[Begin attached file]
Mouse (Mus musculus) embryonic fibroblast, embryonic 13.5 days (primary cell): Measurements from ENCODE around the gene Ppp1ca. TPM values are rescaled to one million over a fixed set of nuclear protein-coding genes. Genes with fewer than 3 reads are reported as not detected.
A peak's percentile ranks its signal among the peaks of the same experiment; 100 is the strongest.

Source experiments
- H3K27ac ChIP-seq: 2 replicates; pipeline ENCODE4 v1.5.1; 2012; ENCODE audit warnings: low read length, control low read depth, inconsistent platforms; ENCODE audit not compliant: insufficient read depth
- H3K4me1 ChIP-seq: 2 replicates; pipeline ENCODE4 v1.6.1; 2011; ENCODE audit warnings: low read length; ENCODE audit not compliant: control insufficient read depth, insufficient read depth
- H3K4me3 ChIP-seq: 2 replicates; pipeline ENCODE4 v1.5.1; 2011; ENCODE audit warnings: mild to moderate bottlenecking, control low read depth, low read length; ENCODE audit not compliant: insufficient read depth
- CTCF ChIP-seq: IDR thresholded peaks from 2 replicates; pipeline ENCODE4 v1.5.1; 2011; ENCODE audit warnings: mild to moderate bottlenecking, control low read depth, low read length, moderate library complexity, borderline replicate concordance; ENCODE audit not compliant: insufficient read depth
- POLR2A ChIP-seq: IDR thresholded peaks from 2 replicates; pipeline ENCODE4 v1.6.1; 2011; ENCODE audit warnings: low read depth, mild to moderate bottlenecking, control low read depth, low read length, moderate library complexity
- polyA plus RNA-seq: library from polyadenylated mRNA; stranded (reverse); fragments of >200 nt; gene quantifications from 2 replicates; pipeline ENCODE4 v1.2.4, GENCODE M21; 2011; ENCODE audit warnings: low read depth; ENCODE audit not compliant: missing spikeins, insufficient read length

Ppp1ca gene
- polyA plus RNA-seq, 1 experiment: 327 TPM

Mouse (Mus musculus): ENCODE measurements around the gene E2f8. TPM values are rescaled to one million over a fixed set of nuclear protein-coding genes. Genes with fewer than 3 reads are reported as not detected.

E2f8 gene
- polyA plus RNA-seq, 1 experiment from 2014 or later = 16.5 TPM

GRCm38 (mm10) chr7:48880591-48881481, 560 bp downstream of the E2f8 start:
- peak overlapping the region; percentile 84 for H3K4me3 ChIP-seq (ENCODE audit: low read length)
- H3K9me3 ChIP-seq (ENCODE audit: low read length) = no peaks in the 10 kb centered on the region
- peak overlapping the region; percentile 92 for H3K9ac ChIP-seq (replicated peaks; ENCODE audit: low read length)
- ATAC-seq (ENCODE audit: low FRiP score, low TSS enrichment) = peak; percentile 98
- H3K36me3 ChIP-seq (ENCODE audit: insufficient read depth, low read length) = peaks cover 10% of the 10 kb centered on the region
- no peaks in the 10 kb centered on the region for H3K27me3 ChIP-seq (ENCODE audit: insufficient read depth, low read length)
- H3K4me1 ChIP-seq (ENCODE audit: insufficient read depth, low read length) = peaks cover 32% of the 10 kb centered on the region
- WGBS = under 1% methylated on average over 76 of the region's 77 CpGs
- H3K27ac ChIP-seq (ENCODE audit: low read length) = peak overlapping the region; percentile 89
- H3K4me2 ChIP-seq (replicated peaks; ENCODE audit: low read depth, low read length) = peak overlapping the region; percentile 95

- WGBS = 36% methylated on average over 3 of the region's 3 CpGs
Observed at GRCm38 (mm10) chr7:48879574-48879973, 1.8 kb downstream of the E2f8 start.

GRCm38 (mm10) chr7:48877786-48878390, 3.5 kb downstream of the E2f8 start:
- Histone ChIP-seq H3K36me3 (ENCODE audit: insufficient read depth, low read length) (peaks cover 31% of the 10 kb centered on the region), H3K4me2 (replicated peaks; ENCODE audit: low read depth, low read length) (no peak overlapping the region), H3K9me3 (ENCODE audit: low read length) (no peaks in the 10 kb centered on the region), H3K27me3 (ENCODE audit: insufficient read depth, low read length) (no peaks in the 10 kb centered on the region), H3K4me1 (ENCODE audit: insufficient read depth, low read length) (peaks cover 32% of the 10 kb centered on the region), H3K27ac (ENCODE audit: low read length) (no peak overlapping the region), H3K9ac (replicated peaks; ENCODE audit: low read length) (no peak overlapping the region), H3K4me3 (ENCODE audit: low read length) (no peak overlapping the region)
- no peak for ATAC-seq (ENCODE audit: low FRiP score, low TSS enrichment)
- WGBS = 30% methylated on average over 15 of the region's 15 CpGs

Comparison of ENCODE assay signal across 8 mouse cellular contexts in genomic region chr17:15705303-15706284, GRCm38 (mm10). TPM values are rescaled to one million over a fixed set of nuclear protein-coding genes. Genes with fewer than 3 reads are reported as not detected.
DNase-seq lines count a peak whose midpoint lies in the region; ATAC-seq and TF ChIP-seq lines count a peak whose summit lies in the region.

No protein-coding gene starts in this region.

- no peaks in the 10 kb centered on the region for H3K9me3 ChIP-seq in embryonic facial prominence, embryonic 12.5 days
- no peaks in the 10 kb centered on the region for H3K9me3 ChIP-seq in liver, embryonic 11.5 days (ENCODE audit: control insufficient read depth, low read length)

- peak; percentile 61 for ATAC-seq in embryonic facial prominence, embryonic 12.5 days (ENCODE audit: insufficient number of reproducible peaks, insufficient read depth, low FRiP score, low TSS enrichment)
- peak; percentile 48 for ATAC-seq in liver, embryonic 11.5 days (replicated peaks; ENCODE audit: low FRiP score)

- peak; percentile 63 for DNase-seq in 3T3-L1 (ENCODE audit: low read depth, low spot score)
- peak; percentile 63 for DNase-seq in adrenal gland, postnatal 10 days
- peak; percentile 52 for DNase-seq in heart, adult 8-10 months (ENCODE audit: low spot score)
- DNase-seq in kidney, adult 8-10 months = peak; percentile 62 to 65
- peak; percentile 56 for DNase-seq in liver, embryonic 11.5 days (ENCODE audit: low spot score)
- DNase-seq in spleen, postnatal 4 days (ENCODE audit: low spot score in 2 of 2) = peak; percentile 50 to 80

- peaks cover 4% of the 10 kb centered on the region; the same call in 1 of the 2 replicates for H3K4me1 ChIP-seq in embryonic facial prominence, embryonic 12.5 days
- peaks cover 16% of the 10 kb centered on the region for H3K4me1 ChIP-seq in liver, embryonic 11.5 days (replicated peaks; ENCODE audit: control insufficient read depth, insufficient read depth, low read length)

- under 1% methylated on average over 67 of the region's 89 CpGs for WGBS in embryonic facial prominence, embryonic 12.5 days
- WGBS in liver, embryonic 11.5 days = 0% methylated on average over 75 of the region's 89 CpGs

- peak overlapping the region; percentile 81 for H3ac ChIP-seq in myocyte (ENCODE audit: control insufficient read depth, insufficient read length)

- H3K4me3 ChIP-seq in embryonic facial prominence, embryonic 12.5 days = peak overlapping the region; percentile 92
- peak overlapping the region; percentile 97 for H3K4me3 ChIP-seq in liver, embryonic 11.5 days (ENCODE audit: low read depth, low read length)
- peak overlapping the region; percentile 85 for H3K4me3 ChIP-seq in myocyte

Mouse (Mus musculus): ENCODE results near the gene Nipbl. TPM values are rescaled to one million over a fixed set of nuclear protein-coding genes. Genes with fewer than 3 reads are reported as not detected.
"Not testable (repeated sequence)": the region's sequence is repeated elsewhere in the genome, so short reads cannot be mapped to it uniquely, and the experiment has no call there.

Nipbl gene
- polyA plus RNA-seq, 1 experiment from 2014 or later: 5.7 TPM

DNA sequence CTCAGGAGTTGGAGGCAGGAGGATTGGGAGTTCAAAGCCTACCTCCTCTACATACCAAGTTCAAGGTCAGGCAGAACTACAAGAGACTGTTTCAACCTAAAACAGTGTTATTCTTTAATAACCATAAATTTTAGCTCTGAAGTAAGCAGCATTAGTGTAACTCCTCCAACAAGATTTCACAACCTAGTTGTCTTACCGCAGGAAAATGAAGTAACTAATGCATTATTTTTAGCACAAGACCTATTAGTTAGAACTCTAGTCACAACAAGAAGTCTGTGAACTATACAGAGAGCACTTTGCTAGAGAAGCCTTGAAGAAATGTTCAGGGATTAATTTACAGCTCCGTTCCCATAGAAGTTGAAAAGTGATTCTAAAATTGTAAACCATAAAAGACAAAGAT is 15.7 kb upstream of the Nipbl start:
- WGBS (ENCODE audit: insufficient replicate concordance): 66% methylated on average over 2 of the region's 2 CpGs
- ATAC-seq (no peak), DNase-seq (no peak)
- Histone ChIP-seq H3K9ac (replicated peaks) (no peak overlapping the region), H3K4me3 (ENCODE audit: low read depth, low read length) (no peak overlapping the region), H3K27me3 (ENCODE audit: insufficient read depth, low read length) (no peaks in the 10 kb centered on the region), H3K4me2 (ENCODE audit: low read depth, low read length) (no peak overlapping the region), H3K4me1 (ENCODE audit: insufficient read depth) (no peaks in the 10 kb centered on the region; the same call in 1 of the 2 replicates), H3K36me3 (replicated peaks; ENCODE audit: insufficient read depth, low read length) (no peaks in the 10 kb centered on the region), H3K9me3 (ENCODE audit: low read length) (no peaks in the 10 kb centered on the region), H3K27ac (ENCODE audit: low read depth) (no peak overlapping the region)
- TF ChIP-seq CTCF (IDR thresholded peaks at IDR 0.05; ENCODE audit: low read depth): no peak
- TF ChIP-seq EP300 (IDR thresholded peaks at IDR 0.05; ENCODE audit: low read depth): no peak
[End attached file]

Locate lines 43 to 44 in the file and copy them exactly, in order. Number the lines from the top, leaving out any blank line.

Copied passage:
- peak; percentile 56 for DNase-seq in liver, embryonic 11.5 days (ENCODE audit: low spot score)
- DNase-seq in spleen, postnatal 4 days (ENCODE audit: low spot score in 2 of 2) = peak; percentile 50 to 80